For references, see:
    1) Iran steps up recruitment of Shiite mercenaries for Syrian war:
    http://www.csmonitor.com/World/Middle-East/2016/0612/Iran-steps-up-recruitment-of-Shiite-mercenaries-for-Syrian-war

    2) The Syria conflict fanned by Iran:
    http://thehill.com/blogs/congress-blog/foreign-policy/280567-the-syria-conflict-fanned-by-iran

    Comment by Reza — June 18, 2016 @ 4:19 pm

  2. Just to add to Reza’s point, which is absolutely correct: the Iraqi Shiite element of the “Syrian Arab Army” are none other than the creatures of the US-backed and armed Iraqi regime; US arming of the Iraqi regime is in effect an indirect form of US arming of Assad: http://www.middleeasteye.net/news/iran-backed-militias-using-american-tanks-battle-809449820

    Comment by mkaradjis — June 18, 2016 @ 5:04 pm

  3. thanks for your “surveying” work on those “journalists”. Good work

    Comment by aral — June 18, 2016 @ 10:43 pm

  4. […] views). He seems to have changed his views depending on their profitability. Which makes him no different from Ben Norton, who supported the demands of Syrians for freedom until he got his comfy job at […]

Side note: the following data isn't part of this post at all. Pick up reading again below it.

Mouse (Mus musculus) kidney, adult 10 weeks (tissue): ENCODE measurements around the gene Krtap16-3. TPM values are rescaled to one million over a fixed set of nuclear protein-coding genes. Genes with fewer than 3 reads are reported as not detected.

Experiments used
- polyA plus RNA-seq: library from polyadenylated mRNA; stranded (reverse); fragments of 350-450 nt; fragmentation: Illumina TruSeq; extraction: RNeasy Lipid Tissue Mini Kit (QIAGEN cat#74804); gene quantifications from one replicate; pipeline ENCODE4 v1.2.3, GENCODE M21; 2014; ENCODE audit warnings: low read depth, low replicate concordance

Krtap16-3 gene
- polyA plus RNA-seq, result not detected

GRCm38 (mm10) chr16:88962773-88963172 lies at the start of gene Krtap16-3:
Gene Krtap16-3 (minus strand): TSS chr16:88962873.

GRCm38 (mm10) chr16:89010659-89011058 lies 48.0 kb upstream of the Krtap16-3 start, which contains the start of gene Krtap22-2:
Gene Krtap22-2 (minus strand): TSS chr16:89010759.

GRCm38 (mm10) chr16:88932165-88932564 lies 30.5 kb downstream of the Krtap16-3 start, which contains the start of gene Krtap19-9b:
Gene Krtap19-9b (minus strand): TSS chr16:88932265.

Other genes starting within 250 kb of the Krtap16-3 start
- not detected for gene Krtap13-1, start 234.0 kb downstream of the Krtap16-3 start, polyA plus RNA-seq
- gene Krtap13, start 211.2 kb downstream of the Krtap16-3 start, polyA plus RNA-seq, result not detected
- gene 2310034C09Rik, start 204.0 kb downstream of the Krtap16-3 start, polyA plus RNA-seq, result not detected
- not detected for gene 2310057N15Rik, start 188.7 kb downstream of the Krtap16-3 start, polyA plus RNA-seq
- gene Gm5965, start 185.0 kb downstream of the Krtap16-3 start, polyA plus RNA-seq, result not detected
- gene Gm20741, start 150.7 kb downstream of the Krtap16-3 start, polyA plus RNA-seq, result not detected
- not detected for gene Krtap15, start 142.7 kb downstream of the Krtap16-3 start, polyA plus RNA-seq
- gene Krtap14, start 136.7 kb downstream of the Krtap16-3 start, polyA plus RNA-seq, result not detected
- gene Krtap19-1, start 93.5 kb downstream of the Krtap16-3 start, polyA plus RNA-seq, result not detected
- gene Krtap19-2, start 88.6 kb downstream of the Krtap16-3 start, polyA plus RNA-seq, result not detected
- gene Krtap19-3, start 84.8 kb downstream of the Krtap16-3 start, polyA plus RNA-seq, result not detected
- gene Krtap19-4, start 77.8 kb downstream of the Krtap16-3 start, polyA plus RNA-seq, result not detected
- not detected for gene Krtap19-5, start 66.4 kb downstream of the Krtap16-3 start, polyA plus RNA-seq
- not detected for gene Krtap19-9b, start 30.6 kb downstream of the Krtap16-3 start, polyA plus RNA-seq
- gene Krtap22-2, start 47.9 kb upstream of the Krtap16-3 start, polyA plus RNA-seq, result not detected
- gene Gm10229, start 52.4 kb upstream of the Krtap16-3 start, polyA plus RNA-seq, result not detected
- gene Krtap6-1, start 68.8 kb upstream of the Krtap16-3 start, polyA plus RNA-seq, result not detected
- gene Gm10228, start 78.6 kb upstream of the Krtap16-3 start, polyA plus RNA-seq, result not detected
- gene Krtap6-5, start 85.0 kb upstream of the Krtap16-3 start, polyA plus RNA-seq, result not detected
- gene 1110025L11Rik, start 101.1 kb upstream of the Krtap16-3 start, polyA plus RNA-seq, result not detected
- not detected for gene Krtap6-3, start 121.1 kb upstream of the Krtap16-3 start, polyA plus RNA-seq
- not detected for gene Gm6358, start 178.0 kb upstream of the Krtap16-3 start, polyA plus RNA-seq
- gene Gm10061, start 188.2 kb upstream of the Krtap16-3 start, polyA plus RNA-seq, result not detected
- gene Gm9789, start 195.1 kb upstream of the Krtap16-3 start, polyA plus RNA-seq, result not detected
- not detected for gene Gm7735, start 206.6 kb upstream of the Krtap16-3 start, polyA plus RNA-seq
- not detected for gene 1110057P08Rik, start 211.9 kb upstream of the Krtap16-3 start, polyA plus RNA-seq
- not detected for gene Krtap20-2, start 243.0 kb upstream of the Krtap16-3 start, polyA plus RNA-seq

Pingback by Shaima’s Story, and the Hypocrisy of the “Pro-Palestine” Crowd | Ben Davies — October 4, 2016 @ 5:45 pm

  5. I got as far as your claim that Idlib is an airbase, before stopping. I’m not a journalist. I’m just a regular consumer of the news, but I was almost certain that you were wrong, so I fact checked. And you were wrong. It WAS a besieged city, filled with a minority, that is now under the thumb of an actual terrorist organisation. The loss of the airbase was significant, because it was (as is often the case for isolated government cities) the last link, for food, ammunition etc. I wonder if you’re even aware of the fact that the US led strike at Deir al-Zour also hit an airbase, in a city filled with another minority group, that is completely surrounded by ISIS.